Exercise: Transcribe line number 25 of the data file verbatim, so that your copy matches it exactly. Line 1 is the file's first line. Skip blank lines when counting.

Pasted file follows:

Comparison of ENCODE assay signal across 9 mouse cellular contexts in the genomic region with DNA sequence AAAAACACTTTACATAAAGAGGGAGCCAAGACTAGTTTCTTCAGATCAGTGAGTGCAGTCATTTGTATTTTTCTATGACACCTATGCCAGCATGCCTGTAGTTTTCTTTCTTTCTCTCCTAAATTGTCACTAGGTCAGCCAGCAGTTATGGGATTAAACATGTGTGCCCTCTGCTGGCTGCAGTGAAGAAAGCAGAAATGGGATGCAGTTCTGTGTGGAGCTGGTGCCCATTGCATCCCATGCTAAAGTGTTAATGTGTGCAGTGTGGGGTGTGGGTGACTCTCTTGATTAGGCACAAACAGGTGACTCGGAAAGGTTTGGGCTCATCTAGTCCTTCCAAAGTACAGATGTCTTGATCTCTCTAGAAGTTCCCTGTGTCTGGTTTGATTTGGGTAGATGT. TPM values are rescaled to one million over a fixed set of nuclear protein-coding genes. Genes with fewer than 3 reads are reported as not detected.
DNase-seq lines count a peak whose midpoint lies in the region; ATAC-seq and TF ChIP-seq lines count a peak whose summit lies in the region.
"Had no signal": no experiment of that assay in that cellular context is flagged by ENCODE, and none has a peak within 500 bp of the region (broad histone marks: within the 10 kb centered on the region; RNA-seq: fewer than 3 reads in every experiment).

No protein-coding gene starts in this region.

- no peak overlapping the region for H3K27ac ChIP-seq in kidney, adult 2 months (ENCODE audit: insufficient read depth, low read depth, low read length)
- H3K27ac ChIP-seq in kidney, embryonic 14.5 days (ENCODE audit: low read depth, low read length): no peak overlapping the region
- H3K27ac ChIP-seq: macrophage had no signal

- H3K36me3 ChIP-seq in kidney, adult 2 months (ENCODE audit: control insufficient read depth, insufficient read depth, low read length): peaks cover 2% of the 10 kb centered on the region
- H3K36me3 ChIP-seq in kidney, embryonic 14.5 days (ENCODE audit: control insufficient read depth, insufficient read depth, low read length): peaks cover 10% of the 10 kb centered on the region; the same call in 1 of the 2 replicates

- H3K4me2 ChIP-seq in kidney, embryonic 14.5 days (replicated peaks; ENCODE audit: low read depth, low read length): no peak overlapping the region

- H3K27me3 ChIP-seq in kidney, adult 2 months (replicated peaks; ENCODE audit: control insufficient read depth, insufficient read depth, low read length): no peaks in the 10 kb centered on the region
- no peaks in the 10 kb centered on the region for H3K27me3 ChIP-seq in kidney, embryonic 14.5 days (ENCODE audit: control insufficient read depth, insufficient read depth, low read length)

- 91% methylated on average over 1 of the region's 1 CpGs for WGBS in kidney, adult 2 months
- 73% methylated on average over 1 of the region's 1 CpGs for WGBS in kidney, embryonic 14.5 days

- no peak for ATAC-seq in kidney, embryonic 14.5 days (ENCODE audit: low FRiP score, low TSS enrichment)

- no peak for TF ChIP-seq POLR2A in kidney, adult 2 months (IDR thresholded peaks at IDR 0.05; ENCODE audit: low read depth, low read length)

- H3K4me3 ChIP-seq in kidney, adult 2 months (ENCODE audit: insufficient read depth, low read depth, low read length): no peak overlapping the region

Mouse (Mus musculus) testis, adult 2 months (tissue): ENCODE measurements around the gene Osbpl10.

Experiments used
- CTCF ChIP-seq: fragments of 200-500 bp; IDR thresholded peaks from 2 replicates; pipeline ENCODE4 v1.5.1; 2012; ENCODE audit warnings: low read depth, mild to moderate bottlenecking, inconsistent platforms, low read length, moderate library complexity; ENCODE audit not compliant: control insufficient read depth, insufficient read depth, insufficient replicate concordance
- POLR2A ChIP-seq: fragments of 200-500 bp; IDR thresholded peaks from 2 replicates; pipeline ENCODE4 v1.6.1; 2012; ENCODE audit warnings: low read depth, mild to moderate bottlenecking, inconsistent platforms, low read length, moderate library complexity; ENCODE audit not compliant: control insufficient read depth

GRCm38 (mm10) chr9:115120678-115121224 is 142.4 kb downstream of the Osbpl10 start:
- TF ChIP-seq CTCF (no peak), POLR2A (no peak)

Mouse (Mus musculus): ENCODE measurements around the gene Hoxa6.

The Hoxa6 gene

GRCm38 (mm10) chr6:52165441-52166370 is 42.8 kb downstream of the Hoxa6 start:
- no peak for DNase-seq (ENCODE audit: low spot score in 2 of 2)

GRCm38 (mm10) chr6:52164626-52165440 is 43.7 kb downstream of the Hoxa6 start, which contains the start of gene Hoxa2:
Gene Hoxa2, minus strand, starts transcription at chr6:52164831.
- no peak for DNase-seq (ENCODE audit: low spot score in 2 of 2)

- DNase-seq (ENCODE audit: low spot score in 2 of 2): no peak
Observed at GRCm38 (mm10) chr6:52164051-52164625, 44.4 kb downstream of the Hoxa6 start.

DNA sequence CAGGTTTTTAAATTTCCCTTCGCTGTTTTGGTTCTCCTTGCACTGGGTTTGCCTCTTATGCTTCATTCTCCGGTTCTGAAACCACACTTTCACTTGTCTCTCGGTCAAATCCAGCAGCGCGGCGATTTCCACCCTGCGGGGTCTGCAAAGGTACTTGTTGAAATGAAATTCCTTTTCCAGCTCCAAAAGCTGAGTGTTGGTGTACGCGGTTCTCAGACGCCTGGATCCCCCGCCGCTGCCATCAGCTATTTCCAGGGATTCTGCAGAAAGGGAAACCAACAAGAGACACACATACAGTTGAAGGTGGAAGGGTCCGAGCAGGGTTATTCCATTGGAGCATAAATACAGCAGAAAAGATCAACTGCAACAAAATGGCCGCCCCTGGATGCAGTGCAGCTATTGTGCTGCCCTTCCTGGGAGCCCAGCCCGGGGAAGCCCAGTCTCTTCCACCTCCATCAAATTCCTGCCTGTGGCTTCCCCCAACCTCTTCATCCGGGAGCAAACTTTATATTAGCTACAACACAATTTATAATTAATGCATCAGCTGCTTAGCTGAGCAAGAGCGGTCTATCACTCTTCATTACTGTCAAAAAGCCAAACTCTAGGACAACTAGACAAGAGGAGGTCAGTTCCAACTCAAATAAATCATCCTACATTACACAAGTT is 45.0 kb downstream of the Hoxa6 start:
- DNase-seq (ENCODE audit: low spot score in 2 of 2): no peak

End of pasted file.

The Hoxa6 gene